The Lies of Locke Lamora

by Scott Lynch

A caper set in Renaissance Venice if it were controlled as much by the Mafia as the merchants, where magic is real but very expensive, and someone is hunting down gang leaders one by one.

I found this caper pretty predictable most of the way through. For the first half of the book or so, this is deliberate. We get the conclusion first, then a flashback with the story leading up to it. I didn’t enjoy that style of storytelling. If I already know how a story ends, the story itself had better be full of surprising twists and turns. Not in this book. Even after the flashbacks end the story keeps spoiling its own plot. The reader is a little too in on the caper.

It was just OK. There are more books in the series but I don’t plan to read them.

The Rising

by Ian Tregillis

The three-sided conflict comes to a head. The Dutch threaten to wipe the French from the face of the New World. The French try not to let them. And a new Clakker threat emerges from the frozen north.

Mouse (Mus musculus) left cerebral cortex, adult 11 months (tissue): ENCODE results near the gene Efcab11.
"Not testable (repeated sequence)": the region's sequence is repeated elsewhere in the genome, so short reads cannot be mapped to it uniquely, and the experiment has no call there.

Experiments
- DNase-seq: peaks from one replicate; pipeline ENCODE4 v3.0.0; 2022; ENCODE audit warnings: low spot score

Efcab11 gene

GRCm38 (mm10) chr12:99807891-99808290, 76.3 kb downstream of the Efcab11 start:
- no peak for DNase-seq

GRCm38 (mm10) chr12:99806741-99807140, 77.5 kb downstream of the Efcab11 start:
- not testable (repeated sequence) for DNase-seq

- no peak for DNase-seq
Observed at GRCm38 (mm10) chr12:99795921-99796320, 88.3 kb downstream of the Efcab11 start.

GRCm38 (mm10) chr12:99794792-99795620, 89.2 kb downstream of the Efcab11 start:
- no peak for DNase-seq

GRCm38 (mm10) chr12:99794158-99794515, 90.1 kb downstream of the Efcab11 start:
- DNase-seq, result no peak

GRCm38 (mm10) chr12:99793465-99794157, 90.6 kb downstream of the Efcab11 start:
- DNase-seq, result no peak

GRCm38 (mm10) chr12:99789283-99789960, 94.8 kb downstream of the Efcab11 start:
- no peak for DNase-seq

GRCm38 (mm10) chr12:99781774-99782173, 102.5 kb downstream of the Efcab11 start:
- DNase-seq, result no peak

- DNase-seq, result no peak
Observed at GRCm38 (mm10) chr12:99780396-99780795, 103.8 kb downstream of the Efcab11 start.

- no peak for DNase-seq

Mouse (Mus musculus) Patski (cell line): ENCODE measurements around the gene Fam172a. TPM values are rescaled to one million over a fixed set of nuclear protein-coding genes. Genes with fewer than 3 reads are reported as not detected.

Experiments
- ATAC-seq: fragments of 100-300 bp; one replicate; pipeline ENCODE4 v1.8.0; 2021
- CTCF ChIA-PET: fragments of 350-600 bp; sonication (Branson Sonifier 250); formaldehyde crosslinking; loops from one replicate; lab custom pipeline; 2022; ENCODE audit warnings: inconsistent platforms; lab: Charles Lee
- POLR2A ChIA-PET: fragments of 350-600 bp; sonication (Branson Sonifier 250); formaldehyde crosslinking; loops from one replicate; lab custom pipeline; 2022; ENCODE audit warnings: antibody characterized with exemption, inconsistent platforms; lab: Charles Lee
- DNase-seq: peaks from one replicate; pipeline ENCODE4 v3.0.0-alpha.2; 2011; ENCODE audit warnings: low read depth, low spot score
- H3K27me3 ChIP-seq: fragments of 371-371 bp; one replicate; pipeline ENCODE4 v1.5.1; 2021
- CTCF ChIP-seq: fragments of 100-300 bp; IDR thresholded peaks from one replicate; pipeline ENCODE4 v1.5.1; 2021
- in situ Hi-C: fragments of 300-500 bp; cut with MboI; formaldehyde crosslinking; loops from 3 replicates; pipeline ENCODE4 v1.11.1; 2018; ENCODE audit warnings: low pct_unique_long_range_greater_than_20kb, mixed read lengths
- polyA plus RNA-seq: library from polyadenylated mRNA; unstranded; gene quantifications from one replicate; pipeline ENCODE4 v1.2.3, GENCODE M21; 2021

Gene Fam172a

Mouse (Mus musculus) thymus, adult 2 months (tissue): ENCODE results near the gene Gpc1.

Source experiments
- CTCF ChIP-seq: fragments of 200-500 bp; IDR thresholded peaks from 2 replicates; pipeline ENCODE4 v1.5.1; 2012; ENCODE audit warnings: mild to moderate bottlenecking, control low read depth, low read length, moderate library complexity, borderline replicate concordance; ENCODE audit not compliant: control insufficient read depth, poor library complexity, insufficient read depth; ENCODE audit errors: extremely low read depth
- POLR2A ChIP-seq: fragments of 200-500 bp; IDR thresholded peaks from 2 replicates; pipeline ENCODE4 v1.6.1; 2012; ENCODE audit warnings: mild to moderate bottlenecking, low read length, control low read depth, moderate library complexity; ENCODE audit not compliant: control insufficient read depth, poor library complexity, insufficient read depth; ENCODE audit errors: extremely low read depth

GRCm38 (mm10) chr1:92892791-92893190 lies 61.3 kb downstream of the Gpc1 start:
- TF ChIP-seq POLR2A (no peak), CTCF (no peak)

Plus a bit of philosophizing on the nature of souls and free will. But less than in the first book; this is more a straight-up save-the-world adventure. I enjoyed it, if not quite as much as the first book. But like Empire Strikes Back, it’s clearly a connector to the finale, which I will be starting … now.

The Mechanical

by Ian Tregillis

Artificial intelligence, but with alchemical robots—Clakkers—instead of computerized ones. Instead of enslaving Africans to build the New World, the Dutch use alchemy to create mechanical slaves and take over Europe, driving the French into exile in their North American territories. French catholics who believe Clakkers have souls help rogue Clakkers escape on the ondergrondse grachten, the “underground canals.” New France barely survives by wielding advanced chemical weapons and defenses.

With plenty of references to the actual colonial history of North America, this is fundamentally an adventure story about a Clakker fugitive from injustice, a French spymaster’s quest to restore her country, and a French agent forced to betray his conscience and country. I liked it a lot, and I’ll start reading the next book in the series right away.

(Ian Tregillis’s other series, The Milkweed Triptych, is also a creative alternative-history series, about Nazis super-soldiers during World War II.)